One would reject $H_0: \sigma = 1$ (or larger) if the P-value were smaller than 5%. But here the P-value is a huge 99.9%. Once again, you have observed $S = 1.538.$ One uses $S$ as an estimate of $\sigma,$ so a value of $S >1$ cannot be taken as evidence that $\sigma < 1.$ Minitab's 'Upper Bound' says that $\sigma^2$ might even be a

Notice that that the sample SD $S = 1.538$ lies within this interval, as it must. However, the sample SD does not lie at the center of this interval. Also, notice that the CI includes values of $\sigma > 1,$ and does not include $\sigma = 1.$ Thus, it is difficult to believe we could have $\sigma < 1.$


I am puzzled by part (a). There is no way that a sample SD $1.538 > 1$ provides evidence that $\sigma < 1.$ In fact, this SD provides significant evidence that $\sigma > 1.$ Please check to see if the alternative hypothesis should be $H_a: \sigma \ne 1$ or $H_a: \sigma > 1$ instead. [If $H_a: \sigma < 1$ is correct, then you clearly cannot reject $H_0: \sigma \ge 1.$]

Response to question in comment: Below is Minitab 18 output for testing $H_0: \sigma \ge 1$ vs $H_a: \sigma < 1$ based on $n = 10$ normal observations with $S = 1.538.$

Test and CI for One Variance
Method
σ²: variance of Sample
The chi-square method is valid only for the normal distribution.
Descriptive Statistics
N   StDev   Variance    95% Upper Bound for σ² using Chi-Square
20   1.54       2.37    4.44

Test
Null hypothesis H₀: σ = 1
Alternative hypothesis  H₁: σ < 1
Method  Test
        Statistic   DF  P-Value
Chi-Square  44.95   19  0.999

One would reject $H_0: \sigma = 1$ (or larger) if the P-value were smaller than 5%. But here the P-value is a huge 99.9%. Once again, you have observed $S = 1.538.$ One uses $S$ as an estimate of $\sigma,$ so a value of $S >1$ cannot be taken as evidence that $\sigma < 1.$ Minitab's 'Upper Bound' says that $\sigma^2$ might even be a large as 4.44 (equivalent to $\sigma$ as large as 2.11).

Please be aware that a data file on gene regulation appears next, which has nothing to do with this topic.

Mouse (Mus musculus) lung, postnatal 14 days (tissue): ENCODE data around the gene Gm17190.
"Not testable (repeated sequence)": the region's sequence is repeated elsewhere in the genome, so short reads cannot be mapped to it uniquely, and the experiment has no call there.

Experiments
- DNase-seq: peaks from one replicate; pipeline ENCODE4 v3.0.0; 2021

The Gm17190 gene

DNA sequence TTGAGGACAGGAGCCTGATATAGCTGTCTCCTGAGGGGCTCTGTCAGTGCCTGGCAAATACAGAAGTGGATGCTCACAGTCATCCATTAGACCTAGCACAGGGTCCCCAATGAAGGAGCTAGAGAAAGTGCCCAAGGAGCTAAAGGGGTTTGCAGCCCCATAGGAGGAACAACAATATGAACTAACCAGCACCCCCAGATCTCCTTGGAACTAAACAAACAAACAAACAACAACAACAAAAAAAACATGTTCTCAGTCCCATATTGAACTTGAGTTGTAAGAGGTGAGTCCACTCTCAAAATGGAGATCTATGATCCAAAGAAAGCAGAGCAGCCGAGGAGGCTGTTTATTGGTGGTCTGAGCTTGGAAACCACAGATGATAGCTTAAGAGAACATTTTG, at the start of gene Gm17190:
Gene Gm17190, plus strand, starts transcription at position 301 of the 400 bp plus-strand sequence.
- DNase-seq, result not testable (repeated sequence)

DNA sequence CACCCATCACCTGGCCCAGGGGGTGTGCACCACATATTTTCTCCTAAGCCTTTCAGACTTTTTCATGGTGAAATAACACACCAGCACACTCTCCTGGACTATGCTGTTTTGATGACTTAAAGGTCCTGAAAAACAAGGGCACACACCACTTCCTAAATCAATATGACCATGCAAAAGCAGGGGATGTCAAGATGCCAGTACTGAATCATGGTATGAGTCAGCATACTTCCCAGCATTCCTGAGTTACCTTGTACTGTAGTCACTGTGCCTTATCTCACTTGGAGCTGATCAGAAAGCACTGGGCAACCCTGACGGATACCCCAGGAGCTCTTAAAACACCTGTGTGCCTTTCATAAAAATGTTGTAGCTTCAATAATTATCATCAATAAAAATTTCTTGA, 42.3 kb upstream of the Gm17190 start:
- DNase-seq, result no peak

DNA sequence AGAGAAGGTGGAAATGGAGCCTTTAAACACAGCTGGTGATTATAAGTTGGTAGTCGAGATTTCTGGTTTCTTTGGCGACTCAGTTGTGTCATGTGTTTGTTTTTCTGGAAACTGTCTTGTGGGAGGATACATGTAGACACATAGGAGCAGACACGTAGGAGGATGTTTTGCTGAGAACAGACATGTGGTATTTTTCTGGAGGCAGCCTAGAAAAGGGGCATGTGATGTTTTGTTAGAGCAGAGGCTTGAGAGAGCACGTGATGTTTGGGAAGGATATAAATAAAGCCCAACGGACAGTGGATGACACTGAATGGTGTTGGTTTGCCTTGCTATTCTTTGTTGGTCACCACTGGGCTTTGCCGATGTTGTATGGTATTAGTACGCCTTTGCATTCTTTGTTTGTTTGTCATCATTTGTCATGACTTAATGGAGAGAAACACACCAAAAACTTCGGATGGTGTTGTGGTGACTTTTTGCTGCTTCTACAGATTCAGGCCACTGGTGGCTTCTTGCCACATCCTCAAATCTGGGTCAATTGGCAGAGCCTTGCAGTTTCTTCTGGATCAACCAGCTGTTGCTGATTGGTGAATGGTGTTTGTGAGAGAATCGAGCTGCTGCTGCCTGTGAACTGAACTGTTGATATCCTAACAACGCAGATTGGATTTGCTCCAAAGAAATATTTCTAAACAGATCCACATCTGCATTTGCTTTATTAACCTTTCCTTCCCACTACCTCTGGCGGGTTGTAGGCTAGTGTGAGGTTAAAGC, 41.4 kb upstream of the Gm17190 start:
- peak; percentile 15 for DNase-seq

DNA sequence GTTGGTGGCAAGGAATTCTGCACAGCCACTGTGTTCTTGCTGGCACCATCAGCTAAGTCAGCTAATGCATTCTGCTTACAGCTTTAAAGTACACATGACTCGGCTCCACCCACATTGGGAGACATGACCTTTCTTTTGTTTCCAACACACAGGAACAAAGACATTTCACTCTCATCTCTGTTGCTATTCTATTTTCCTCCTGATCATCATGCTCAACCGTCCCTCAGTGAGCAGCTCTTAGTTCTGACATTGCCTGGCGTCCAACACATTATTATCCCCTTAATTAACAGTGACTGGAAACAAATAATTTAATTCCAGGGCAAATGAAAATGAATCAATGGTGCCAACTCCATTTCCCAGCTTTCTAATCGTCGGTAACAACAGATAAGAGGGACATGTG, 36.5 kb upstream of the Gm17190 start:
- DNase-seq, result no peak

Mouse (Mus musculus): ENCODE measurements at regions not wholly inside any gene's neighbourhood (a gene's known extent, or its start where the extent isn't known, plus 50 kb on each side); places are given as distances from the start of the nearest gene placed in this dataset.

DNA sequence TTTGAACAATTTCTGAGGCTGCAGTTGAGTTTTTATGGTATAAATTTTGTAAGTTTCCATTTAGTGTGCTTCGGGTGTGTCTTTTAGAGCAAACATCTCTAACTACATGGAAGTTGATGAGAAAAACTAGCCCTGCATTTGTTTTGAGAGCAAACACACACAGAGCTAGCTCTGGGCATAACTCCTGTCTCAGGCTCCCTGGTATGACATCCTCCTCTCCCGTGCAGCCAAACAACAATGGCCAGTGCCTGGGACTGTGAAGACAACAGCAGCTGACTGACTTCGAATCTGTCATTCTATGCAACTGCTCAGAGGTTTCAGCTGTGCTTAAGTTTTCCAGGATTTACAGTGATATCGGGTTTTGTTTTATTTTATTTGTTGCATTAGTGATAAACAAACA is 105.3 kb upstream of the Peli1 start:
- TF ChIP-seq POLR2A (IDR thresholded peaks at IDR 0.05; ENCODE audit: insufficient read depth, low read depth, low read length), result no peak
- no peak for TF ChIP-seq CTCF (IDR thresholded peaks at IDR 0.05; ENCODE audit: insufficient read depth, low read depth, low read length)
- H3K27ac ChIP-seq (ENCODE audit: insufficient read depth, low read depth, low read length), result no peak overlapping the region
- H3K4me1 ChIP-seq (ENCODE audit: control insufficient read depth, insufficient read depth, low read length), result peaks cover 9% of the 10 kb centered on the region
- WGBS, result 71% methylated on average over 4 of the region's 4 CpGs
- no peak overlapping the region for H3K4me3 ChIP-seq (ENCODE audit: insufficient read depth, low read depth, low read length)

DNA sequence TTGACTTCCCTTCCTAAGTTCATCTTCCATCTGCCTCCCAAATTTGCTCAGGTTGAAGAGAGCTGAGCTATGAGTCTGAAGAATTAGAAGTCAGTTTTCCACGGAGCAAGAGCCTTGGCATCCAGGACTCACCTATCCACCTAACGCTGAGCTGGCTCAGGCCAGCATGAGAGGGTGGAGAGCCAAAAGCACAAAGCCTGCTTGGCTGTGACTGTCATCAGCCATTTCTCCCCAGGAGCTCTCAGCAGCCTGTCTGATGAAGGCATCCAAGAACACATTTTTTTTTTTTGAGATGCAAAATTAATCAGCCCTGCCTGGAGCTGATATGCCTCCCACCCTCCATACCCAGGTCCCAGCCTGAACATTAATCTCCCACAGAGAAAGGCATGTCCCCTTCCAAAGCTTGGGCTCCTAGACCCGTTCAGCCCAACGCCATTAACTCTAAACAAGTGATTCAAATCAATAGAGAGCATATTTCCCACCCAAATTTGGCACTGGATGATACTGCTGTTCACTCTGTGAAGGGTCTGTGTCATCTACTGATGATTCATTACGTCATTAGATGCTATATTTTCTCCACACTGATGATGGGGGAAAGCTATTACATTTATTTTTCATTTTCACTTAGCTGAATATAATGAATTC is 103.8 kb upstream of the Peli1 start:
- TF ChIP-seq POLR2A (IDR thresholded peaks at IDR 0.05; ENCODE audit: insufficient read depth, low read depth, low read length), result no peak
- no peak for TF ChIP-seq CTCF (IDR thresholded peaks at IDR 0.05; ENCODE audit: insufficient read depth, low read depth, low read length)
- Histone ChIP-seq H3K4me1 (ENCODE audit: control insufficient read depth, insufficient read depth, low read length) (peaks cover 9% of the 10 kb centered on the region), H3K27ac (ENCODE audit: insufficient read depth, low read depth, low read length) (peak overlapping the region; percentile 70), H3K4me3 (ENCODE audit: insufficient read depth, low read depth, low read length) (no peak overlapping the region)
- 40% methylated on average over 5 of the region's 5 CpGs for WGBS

By contrast, if $S$ had been something like $S = 0.93,$ then we might wonder whether that is evidence that $\sigma < 1$ or whether such a small $S$ might be due to random error. Then the P-value from Minitab turns out to be 0.372 -- still greater than 0.05, so Yes a $\sigma = 1$ has a good chance of producing such a small $S$ at random.

However, if $S = 0.42,$ then the P-value is much below 0.05, and we can say that an observed $S$ that small is not consistent with $\sigma = 1.$ In that case, we would reject $H_0.$

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  • $\begingroup$ I said the alternative hypothesis is $H_a: \sigma < 1$ because the problem stated: "the standard deviation of fill volume is less than 1 ml?" $\endgroup$
    – AmR
    Jul 28, 2017 at 23:01
  • $\begingroup$ Could you explain why you clearly cannot reject $H_0: \sigma \ge 1?$ $\endgroup$
    – AmR
    Jul 28, 2017 at 23:02
  • $\begingroup$ My explanation consists of several examples too long for a Comment, so I put them at the end of my Answer. I hope you will take this slowly and make sure you understand it. I have seen this kind of issue with one-sided tests confuse many students over the years. $\endgroup$
    – BruceET
    Jul 29, 2017 at 1:07
  • $\begingroup$ Your formulation of $H_0$ and $H_a$ follows the wording of the question. I suspect that the question may not have been properly stated. Or that it was a 'trick' question, just intended to bring up the issues we have been discussing. $\endgroup$
    – BruceET
    Jul 29, 2017 at 1:21